MariaDB is a community-developed fork of the MySQL relational database management system intended to remain free under the GNU GPL. Development is led by some of the original developers of MySQL, who forked it due to concerns over its acquisition by Oracle Corporation. Contributors are required to share their copyright with the MariaDB Foundation.

MariaDB Server is one of the most popular database servers in the world. It’s made by the original developers of MySQL and guaranteed to stay open source. Notable users include Wikipedia, WordPress.com and Google.

In this guide, we will explain how to install the latest version of MariaDB on a Debian 9 server.

You can also read the guide on installing MariaDB on a CentOS 7 server and on an Ubuntu server

sudo apt install mariadb-server

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After installation, issue the command below to check the status of our MariaDB installation:

sudo systemctl status mariadb

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Our MySQL database is now running so the next thing to do is to run a simple security script that will remove some dangerous defaults and lock down some default access to our database system. Start the script by issuing the command below:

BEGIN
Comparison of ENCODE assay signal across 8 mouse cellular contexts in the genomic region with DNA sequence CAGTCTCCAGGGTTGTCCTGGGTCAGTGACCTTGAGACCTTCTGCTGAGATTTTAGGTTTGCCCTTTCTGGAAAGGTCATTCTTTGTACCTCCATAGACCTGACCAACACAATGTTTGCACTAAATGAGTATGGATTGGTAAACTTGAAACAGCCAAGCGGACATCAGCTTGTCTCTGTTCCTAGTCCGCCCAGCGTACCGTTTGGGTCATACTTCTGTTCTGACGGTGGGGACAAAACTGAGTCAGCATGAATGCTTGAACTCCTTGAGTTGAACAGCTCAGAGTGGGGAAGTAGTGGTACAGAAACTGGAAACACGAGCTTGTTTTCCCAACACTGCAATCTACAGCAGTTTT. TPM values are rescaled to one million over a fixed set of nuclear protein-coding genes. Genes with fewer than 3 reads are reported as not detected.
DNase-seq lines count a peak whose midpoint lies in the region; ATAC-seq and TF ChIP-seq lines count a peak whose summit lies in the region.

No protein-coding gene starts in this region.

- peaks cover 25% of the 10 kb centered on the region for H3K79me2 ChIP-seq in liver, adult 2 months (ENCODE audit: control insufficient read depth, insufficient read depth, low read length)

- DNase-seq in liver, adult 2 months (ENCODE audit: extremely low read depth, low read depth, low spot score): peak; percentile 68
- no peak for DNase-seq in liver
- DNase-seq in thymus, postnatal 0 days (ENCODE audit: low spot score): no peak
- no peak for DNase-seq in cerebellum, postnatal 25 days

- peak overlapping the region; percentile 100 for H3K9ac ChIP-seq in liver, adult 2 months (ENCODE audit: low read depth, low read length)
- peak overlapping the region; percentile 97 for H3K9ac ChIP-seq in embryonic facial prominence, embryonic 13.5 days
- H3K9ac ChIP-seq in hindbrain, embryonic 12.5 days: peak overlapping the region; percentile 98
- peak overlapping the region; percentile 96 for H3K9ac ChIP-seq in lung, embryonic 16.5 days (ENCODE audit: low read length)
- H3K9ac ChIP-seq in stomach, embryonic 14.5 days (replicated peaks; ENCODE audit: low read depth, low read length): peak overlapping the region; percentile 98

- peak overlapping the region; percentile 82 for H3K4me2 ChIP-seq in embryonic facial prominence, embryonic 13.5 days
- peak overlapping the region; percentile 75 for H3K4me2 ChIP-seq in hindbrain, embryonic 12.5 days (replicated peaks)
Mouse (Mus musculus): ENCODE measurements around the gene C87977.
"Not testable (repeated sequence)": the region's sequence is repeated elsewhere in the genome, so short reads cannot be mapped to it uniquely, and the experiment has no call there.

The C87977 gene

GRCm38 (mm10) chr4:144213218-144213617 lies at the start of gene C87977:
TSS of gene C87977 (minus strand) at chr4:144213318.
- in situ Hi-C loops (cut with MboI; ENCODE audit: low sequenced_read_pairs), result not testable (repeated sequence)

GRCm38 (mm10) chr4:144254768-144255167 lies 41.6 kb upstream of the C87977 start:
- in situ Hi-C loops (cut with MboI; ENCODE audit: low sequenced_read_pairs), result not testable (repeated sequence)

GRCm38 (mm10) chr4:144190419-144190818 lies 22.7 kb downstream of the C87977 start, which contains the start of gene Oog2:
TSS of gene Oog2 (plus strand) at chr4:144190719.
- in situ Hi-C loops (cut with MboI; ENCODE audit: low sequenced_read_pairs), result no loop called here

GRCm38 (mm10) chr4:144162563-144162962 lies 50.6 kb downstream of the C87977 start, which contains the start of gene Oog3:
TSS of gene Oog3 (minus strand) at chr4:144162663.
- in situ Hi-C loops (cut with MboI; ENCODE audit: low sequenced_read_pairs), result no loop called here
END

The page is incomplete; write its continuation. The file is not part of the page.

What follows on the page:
sudo mysql_secure_installation

The script will ask a couple of questions including:

  • Current root password – Since this is a new installation of MySQL, you probably don’t have one so you can leave it blank and you will be asked if you want to set one. Type Y and proceed.
  • Remove anonymous users - Type Y or press the enter button to choose the default (which is Y).
  • Disable root login remotely - Type Y or press the enter button to choose the default (which is Y).
  • Remove test database - Type Y or press the enter button to choose the default (which is Y)
  • Reload privilege tables - Type Y or press the enter button to choose the default (which is Y)

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After securing the database server, we can verify MariaDB is working as needed. Type the command below to check the version installed:

mysql --version

We can also use the mysqladmin tool, a client that lets you run administrative commands by typing the command:

sudo mysqladmin -u root -p version

This indicates the installation has been successful.